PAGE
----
I've been thinking more about a similar sort of problem.

The major difference between normal relational databases and big hashtables
is that in the former you can sort and retrieve on any column. In big
hashtables (or at least from Cassandra), you only have 1 field to sort on
and the sort type is predetermined.

>From a theoretical perspective, your traditional DBMS typically allows you
to create arbitrary indexes in order to speed up access. I'm thinking the
same can be through of for something like this.

Ergo, I imagine that for different kinds of entities, you can have a
separate supercolumn family that basically serves as an index table. From
what I've heard, this is somewhat indicated.

In a broader perspective, you can also use tables that serve as metadata.
Ergo, you could store keys of all posts bucketed by some time period (eg.


On Thu, Mar 11, 2010 at 7:34 PM, Bill Au <bill.w...@gmail.com> wrote:

> Let take Twitter as an example.  All the tweets are timestamped.  I want to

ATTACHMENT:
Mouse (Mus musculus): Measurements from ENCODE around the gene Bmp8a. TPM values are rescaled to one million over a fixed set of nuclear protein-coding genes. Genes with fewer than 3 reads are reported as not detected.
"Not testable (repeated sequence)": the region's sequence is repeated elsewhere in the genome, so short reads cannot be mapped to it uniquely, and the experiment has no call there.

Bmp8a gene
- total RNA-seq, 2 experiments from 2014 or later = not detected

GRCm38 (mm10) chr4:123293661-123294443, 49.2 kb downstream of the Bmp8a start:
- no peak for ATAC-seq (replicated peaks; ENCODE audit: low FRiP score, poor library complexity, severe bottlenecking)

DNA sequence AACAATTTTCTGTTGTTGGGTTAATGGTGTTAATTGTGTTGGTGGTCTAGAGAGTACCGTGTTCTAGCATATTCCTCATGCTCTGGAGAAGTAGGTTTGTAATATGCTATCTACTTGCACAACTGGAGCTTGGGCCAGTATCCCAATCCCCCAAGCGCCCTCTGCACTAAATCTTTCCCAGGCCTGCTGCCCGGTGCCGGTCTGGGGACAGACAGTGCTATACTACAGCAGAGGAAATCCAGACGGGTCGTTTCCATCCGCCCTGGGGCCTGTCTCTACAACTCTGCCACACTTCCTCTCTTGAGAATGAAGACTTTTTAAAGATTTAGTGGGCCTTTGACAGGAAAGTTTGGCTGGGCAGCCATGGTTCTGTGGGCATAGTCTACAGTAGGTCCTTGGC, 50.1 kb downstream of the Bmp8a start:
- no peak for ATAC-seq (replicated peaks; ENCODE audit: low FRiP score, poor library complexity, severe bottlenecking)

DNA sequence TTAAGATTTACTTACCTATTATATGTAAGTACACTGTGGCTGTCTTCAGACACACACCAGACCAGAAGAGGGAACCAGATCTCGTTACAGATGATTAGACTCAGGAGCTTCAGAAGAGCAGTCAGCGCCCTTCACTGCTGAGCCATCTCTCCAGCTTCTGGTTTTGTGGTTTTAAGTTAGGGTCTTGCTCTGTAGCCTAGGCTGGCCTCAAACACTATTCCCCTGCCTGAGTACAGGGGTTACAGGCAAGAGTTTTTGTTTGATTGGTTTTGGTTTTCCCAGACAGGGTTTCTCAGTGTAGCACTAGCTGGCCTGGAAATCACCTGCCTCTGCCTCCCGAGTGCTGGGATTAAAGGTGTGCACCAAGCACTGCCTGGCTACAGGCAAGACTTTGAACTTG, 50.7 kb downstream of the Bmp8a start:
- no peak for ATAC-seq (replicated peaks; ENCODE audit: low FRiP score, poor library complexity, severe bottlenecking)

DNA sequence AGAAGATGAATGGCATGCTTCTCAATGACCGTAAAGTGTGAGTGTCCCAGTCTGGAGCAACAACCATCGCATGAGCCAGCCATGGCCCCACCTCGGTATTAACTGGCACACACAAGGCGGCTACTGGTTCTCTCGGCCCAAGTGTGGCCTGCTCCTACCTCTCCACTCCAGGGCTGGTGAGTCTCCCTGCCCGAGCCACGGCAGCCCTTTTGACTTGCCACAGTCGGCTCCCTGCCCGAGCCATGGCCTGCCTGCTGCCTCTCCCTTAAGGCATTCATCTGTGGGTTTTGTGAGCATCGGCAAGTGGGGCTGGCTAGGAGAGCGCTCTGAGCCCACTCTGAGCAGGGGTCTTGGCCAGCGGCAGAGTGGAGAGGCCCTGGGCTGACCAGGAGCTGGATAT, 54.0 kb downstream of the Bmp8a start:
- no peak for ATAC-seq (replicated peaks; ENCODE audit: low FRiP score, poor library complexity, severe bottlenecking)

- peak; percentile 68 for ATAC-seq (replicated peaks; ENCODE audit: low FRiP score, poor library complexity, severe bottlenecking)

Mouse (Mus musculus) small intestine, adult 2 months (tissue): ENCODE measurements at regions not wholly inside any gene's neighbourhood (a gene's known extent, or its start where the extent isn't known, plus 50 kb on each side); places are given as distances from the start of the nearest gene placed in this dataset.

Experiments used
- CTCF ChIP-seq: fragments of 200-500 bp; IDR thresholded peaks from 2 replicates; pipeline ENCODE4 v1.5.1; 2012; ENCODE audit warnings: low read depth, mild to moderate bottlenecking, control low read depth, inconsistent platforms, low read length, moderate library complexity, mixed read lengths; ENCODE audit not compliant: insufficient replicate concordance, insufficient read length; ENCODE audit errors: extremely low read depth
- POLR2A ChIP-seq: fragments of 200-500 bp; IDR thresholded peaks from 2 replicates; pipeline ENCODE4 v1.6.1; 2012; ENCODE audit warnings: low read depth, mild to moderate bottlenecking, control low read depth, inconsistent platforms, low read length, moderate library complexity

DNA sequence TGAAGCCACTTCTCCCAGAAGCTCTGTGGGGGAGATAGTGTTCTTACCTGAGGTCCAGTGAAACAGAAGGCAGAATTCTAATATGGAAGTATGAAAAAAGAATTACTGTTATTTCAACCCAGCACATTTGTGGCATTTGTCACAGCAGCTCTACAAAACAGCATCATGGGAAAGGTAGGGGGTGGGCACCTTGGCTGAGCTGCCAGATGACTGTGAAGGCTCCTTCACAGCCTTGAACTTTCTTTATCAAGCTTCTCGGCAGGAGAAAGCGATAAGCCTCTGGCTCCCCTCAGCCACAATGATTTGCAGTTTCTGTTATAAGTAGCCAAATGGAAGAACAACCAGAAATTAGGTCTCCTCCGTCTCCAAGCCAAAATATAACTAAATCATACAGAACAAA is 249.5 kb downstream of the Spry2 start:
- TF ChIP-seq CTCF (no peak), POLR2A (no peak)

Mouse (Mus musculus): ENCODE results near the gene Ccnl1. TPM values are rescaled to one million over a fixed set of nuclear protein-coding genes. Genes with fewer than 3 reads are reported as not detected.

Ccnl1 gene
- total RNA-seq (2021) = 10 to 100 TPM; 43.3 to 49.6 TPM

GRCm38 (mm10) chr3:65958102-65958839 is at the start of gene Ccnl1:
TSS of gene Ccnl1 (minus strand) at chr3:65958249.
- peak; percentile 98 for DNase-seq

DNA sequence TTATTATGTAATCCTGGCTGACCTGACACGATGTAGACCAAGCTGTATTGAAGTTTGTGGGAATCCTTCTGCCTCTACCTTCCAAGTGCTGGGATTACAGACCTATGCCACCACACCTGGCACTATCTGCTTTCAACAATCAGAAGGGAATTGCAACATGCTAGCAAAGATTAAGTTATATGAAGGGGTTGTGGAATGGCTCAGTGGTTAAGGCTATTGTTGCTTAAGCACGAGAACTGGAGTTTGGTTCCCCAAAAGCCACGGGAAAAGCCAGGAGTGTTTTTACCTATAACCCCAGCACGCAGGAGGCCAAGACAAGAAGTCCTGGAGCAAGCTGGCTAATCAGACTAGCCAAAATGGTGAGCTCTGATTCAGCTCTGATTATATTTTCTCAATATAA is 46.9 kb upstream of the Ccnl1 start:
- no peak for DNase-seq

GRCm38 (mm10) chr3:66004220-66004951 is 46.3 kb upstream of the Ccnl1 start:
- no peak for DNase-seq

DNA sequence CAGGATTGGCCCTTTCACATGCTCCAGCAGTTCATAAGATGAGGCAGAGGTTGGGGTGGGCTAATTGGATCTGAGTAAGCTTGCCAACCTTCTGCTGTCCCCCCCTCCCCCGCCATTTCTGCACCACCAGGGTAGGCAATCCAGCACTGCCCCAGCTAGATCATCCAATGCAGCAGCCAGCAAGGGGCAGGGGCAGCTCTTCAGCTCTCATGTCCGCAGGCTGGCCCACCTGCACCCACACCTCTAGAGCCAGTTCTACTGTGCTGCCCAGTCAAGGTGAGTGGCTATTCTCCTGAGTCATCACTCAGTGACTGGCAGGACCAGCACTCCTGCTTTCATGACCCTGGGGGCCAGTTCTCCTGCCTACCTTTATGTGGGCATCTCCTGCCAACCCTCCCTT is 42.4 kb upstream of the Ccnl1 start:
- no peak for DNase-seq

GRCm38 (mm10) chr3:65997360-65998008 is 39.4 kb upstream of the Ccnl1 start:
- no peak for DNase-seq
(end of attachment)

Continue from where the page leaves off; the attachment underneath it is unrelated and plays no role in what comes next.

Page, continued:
> keep only a month's worth of tweets for each user.  The number of tweets
> that fit within this one month window varies from user to user.  What is the
> best way to accomplish this?  There are millions of users.  Do I need to
> loop through all of them and handle the delete one user at a time?  Or is
> there a better way to do this?  If a user has not post a new tweet in more
> than a month, I also want to remove the user itself.  Do I also need to do
> looking through all the users one at a time?
> Bill

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